Without a national government health care plan, individual states have adopted local fixes. Washington State is one of several that have taken steps towards comprehensive health care reform. What has labor's role been in shaping health care reform in Washington State? In this report, Rebecca Szper examines Washington State Labor Council lobbying efforts from 2000 to 2010 to evaluate the impact organized labor has had on state-level health care policy.
Organized Labor and Labor Rights
Jon Agnone and Devin Kelly, Department of Sociology. ILWU Contract Negotiations: The Confluence of Politics, Economics and Labor. Funded by Washington State Labor Research Grant, 2008-2009.
Given that two of the busiest ports on the West Coast are located in Tacoma and Seattle, the structural position and political strength of the International Longshore and Warehouse Union (ILWU) has vast implications for Washington State, their contract negotiations in particular. Agnone and Kelly's study examines the ILWU's important role in state and federal-level economy and politics, focusing on how the union uses a privileged economic position to respond to and influence government action.
April B. Brinkman, Urban Studies Program, University of Washington, Tacoma. Freedom of Expression of Farm Workers in Washington State. Funded by Washington State Research Grant, 2005-2006.
Undocumented workers and farm workers in particular face many challenges to exercising their full legal and political rights to free expression. April Brinkman illustrates how restrictive living and working conditions in Washington State prevent farm workers from exercising their rights, and looks at examples of how these workers have successfully spoken out, against all odds.
Brendan Sweeney, Department of Geography. Economic Restructuring, Policy Change, and the Impacts on Labor in the Forest Products Industry: Implications for Washington State through a Cascadian Lens. Funded by Washington State Research Grant, 2007-2008.
Since the 1980s, the forest products industries in the Pacific Northwest and British Columbia have changed considerably. Drawing on interviews with union executives and workers, Brendan Sweeney examines the current state of the region's forest industries from labor's perspective. What is labor's current position in the industry, and what opportunities exist for labor's renewal?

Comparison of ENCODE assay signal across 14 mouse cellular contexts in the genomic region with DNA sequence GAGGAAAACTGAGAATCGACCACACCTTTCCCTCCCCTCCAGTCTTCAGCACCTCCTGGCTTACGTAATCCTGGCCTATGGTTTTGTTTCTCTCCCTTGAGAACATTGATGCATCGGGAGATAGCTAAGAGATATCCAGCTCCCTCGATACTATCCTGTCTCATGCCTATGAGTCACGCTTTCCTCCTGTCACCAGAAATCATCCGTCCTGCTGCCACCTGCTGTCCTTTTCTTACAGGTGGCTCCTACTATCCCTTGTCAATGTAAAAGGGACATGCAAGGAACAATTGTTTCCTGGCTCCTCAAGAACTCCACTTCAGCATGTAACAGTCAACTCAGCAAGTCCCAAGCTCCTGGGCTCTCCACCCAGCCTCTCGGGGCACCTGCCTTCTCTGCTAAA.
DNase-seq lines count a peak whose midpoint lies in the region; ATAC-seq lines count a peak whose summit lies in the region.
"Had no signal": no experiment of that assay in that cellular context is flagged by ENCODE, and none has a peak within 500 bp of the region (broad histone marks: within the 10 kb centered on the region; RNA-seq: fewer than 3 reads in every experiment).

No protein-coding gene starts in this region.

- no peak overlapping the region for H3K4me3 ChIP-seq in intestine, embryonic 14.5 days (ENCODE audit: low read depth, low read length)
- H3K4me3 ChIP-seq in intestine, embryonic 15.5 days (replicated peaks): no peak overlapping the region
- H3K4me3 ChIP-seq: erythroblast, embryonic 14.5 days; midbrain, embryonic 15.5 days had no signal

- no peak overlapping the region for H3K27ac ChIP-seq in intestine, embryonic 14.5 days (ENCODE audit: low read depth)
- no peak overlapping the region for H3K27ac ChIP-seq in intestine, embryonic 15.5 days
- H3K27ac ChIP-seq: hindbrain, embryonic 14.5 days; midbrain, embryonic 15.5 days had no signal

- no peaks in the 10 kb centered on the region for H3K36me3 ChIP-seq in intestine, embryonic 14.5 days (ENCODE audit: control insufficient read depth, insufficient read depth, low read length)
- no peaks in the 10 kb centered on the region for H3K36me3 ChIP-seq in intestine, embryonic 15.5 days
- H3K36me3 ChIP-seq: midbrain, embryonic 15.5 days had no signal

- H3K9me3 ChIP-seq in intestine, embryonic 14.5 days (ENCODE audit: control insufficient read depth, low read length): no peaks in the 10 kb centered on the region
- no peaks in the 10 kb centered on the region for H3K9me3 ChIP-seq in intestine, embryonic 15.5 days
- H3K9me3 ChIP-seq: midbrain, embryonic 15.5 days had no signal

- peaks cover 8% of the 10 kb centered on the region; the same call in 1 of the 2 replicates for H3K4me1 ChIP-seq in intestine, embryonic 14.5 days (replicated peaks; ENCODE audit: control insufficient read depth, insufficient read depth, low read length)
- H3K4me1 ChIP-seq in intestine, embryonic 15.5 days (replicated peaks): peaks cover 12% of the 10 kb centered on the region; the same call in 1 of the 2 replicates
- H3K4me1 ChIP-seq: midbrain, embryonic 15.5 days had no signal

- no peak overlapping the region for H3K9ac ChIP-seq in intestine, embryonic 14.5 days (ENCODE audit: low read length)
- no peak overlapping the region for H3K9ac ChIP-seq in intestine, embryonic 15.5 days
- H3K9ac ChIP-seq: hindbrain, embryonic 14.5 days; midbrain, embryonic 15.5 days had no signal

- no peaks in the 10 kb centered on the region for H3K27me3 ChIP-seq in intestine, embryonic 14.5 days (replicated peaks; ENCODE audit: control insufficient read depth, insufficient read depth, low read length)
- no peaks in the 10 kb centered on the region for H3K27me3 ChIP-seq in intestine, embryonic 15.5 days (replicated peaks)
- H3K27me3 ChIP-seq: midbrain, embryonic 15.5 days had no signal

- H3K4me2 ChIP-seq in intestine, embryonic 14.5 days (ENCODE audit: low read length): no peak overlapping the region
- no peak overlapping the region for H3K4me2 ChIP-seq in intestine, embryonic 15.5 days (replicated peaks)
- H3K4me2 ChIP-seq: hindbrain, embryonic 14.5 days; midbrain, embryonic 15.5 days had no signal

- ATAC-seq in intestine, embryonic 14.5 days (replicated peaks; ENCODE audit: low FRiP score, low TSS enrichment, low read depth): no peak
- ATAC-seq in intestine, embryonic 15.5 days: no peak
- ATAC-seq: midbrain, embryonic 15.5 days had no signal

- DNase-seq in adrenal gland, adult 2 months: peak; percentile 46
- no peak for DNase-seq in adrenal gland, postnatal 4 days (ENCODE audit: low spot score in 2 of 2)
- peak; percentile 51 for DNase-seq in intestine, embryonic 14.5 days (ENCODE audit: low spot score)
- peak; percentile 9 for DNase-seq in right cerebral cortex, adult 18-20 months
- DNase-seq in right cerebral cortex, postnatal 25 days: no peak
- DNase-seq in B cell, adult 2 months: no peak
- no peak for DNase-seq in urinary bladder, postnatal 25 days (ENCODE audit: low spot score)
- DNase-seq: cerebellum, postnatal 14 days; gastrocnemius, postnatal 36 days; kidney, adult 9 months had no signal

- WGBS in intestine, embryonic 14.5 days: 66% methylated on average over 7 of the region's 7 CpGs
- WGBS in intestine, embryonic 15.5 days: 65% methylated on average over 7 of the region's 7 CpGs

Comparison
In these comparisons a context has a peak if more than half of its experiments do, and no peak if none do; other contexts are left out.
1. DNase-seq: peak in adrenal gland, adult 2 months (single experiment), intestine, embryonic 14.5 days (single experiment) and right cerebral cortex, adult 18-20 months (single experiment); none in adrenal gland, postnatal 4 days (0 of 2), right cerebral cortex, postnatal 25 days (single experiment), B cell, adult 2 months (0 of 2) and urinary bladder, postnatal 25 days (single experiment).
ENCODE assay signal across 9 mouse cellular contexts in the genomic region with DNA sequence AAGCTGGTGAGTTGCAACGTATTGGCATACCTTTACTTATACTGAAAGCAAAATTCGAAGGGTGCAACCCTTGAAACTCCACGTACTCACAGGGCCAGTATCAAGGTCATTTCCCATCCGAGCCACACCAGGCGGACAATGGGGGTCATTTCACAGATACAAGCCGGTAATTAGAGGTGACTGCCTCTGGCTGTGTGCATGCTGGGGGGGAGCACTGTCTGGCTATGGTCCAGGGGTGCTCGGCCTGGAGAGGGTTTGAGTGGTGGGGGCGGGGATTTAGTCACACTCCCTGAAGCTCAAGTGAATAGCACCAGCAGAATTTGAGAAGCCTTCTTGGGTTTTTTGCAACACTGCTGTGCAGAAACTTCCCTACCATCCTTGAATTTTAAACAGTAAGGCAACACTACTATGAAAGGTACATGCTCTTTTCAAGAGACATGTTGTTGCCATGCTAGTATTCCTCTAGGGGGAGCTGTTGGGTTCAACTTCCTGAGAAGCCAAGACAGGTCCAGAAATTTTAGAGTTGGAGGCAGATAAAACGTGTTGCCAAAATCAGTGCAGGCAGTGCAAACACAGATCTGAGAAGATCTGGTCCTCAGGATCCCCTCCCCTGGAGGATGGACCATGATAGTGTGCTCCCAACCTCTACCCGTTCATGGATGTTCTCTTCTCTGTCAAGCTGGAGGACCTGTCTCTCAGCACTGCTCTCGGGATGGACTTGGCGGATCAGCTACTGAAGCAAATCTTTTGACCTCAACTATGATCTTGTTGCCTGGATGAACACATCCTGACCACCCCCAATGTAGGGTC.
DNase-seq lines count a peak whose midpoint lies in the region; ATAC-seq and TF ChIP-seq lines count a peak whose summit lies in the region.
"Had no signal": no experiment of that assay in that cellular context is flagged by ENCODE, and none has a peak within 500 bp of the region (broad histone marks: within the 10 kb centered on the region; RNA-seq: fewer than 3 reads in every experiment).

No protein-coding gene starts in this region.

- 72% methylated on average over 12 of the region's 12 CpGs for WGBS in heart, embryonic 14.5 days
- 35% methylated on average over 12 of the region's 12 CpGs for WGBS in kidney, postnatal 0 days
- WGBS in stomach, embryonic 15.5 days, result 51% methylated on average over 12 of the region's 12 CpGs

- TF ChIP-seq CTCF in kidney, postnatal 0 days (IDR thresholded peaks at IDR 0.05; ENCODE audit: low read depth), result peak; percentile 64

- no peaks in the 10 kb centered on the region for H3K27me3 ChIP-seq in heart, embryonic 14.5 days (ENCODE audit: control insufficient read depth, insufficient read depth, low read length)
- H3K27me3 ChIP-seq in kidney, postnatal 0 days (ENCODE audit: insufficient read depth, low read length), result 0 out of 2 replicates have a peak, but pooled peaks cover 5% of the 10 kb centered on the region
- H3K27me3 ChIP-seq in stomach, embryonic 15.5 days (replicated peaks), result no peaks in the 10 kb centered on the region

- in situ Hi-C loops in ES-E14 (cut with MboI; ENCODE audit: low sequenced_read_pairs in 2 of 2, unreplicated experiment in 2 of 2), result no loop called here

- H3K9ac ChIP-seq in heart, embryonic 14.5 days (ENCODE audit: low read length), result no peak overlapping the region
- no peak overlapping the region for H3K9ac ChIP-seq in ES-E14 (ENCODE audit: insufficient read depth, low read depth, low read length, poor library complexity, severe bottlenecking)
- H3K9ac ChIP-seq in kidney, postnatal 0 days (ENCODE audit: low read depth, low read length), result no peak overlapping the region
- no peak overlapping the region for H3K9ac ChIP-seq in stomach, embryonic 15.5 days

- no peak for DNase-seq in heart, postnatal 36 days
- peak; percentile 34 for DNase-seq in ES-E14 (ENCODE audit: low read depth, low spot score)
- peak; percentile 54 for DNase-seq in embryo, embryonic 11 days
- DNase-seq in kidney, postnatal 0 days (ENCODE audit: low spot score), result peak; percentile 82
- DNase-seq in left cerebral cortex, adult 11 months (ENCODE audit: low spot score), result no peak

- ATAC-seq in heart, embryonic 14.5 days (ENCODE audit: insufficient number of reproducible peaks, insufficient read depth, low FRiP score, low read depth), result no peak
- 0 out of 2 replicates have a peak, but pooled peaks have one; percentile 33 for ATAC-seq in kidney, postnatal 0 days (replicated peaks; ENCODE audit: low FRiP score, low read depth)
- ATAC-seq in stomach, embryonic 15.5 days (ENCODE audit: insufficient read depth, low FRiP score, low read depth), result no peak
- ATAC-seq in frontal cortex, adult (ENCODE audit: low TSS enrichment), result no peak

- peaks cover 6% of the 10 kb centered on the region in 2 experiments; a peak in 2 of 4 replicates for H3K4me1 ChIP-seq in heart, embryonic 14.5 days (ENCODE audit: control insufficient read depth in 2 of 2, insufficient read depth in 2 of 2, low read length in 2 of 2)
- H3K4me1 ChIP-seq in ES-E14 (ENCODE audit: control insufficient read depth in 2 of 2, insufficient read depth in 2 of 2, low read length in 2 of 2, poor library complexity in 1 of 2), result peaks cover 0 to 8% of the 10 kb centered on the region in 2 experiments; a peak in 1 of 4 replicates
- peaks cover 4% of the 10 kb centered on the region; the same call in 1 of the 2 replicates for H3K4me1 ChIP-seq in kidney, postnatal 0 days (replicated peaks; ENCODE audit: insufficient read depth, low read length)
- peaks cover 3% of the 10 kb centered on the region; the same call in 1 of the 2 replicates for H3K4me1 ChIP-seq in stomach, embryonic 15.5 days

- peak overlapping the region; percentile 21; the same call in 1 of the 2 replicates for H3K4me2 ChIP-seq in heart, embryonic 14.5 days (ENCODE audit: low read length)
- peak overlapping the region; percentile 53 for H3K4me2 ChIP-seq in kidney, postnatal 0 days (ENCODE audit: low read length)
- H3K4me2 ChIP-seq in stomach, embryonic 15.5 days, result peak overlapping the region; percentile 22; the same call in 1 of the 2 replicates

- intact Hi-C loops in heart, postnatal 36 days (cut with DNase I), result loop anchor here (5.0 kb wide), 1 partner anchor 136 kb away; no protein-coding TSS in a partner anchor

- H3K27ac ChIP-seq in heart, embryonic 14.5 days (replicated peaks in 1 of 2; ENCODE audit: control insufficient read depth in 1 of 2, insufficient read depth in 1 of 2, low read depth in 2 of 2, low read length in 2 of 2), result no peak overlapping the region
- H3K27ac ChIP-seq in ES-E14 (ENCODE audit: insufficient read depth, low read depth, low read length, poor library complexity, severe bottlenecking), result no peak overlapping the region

Poverty and Inequality
Diana Pearce, Center for Women's Welfare, School of Social Work. Overlooked and Undercounted: Wages, Work, and Poverty in Washington State. Washington State Research Grant, 2006-2007.
Outdated and highly criticized, the Federal Poverty Level underestimates poverty, leaving a large and diverse group of families overlooked and undercounted. By applying a more realistic and specific reading of economic well-being, Pearce's report reveals the "overlooked and undercounted" of Washington State, describing the extent and nature of the hidden hardships all too many Washingtonians are facing.
Derik Andreoli, Department of Geography; Anne Goodchild, Department of Civil and Environmental Engineering; and Kate Vitasek, Supply Chain Visions. The Rise of Mega Distribution Centers and the Impact on Logistical Uncertainty. Washington State Research Grant, 2007-2008.
Warehousing employment in the U.S. grew considerably between 1998 and 2005, and witnessed the emergence of mega distribution centers - warehouses greater than 500,000 square feet that employ more than 100 workers and use new information technologies. In this study, the authors analyze the economic and geographic forces that have enabled such growth in the industry.
Ming Fan, Debabrata Dey, and Gang Peng, Department of Information Systems & Operations Management, Business School. How Do Computers and Internet Affect Employee Compensation? Funded by Washington State Research Grant, 2005-2006.
Information technology, particularly computers and the Internet, has affected workers significantly in the past two decades. Fan, Dey and Peng's study explores the effects of information technology on factors including individual work practices, productivity, and wages. Comparing Washington State and national averages, the authors' identify important technology-related policy implications for the State.
Best Student Papers in Labor Studies
Since 1992, the Bridges Center has promoted quality scholarship on labor issues among University of Washington students through an annual cash prize to the authors of the best student papers written on a labor topic during the academic year. As an achievement on a student's resume, the award opens up job and educational opportunities, and papers often go on to be published in academic journals. Many of these award-winning papers are made available below. Click on a title to read or print.
Beginning in 2018, the award is made possible by a generous endowment established by the Pacific Northwest Labor History Association (PNLHA) in honor of the organization's 50th anniversary. For more information about the prize, or to submit a paper for consideration, visit the Bridges Center's Labor Studies Scholarships and Prizes page.
Juan Ortiz. The Longshoremen during the Seattle General Strike. PNLHA Best Paper in Labor Studies Prize (Undergraduate), 2017-2018.
In his research paper, Juan details the intricacies of the contexts and events preceding, during and after the Seattle General Strike, and the decision of Seattle’s Longshoremen Union to join the strike. His paper illustrates not only the complex economic and social changes following WWI, but the building of solidarity among workers to support labor and human rights.
Kate Wooley. Women’s Card and Label League: Declaring Dignity During the General Strike Era. PNLHA Best Paper in Labor Studies Prize (Undergraduate), 2017-2018.
Kate’s paper on the Seattle General Strike focuses on the less-told story of women and the impact they had during this historical event. Her paper centers on the Women’s Card and Label League, an organization comprised of women and often the wives of leading men in the labor movement, who showed their support and solidarity for the men in the labor force by advocating for union labeled goods. Kate’s research shows how much of a pivotal role women played in the movement, particularly as their purchasing power allowed them to manipulate businesses into negotiations with their workers.